Songs For Grown Women, From Kelly Clarkson To Carla Bruni

After my first job MTV working as a music programmer, I can't stop trying to matchmake people with music they might like. So, I wrote a book called Record Collecting for Girls and started interviewing musicians. The Music Concierge is a column where I share music I'm listening to that you might enjoy, with a little context. Follow me on Twitter or Facebook, or leave me a comment below and tell me what you're listening to this week.
Kelly Clarkson "Meaning of Life"
Just turning on a Kelly Clarkson track makes my insides vibrate. It's that strong voice she's got — I think she would bowl me over if she were just singing the alphabet. I'm still completely exhausted after talking all week with women in the music industry about systematic abuse and oppression running rampant and, frankly, I could use some of Kelly Clarkson's voice in my life. She has a great formula going, where she pairs these big pop hooks with her gritty vocals. What's interesting to me about this one in particular is that it calls back, both in song structure and in the lyrics, to the late '60s and early '70s girl group singles. I can almost hear the influence of Motown in the horns, and there's more than a little Diana Ross in her vocals.
Bully "Kills to Be Resistant"
Bully is fronted by sound engineer and former Steve Albini intern, Alicia Bognanno. As if she weren't already enough of a rarity, Bully treads into Sonic Youth territory with their sound; it's dark, fuzzy, sarcastic, and arty. I'm in love with her voice and her words, I love the slow burn of this song and how her voice comes close to cracking as she stretches her voice to go louder in the chorus. That moment when the band drops out and they all sing, "it kills to be resistant" — could anything encapsulate the way I feel right now more? Yes, actually: when she screams in the chorus immediately following it. I'm going to recommend giving a listen to the full album if you liked this song.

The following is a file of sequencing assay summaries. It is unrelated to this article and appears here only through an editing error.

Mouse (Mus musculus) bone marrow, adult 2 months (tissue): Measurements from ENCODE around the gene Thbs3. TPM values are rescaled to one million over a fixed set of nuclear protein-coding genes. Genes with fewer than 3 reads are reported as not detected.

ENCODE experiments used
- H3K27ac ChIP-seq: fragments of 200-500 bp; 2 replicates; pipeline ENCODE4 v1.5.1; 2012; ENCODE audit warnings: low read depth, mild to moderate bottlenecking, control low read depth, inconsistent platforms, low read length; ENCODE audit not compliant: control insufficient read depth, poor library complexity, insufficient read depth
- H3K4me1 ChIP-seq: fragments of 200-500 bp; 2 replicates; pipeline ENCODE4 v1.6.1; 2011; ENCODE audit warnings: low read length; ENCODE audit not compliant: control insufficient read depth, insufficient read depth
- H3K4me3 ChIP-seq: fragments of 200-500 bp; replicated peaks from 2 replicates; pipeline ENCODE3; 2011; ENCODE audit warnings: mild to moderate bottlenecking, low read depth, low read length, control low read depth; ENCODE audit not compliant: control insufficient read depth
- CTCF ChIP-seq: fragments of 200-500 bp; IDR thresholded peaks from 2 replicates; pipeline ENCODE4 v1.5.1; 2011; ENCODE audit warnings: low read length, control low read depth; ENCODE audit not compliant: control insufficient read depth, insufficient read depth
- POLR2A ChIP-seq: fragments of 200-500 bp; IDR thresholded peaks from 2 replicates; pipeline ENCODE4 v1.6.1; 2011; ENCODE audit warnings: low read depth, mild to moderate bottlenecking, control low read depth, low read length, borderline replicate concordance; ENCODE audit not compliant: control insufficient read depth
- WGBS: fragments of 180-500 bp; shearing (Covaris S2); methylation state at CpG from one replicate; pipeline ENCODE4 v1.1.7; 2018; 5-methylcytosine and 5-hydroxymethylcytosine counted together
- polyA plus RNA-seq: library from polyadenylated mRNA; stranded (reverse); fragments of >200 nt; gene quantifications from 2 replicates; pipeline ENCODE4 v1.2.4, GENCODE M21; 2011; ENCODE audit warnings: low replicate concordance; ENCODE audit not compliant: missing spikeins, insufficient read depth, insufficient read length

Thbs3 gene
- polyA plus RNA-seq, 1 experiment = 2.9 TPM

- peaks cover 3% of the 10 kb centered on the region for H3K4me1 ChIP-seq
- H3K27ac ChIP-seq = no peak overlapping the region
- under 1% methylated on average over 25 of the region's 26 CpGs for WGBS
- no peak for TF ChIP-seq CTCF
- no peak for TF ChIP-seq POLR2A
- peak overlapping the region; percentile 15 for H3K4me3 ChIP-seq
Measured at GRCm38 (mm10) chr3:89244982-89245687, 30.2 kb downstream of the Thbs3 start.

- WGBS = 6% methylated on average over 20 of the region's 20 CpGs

Miya Folick "Give It to Me"
Woman screaming into the abyss from the front of a roller coaster is very much my aesthetic right now. The sparse guitars in this track draw out the slow torment buried in every lilt of Folick's voice in this song. When I sing it, I'm imagining demanding that the patriarchy give it to me — it being all the power and money. There's something about the kind of song that demands you open your mouth and hold a note for more than the usual amount of time. I don't think it's any accident that note comes on the "me" in Folick's song.
Chrisette Michelle "Strong Black Woman"
In the same vein as Clarkson comes Chrisette Michelle, with an ode to committed grown folks love. Her intimate take on what kind of support she needs from her partner, and what compromises she's willing to make, to be the titular strong, Black woman are realistic but not without romance. Right now, I'm happy to visualize a world where a man is worth appreciating, because a lot of men have been too much to take lately. Put this one down as a gentle reminder that there are some good ones out there.
Carla Bruni "Miss You"
It doesn't get much more grown than the former first lady of France doing a cover of one of the sexist songs by the Rolling Stones. Try being Carli Bruni: a supermodel, a guitarist, a fashion icon, a woman with immense political power, and a singer. Her particular spin on this classic track emphasizes the rhythm, shifting the focus from bass to bongos and inserting some strings that would have been cheesy in the actual '70s but that serve as an auditory reframing of the era this track comes from in her update. I'm off to put on a black veil and some leggings, because that is now my weekend go-to look.
Bonus track: read my thoughts on Taylor Swift making a feminist move with "Gorgeous" by setting a songwriting trope on it's head.
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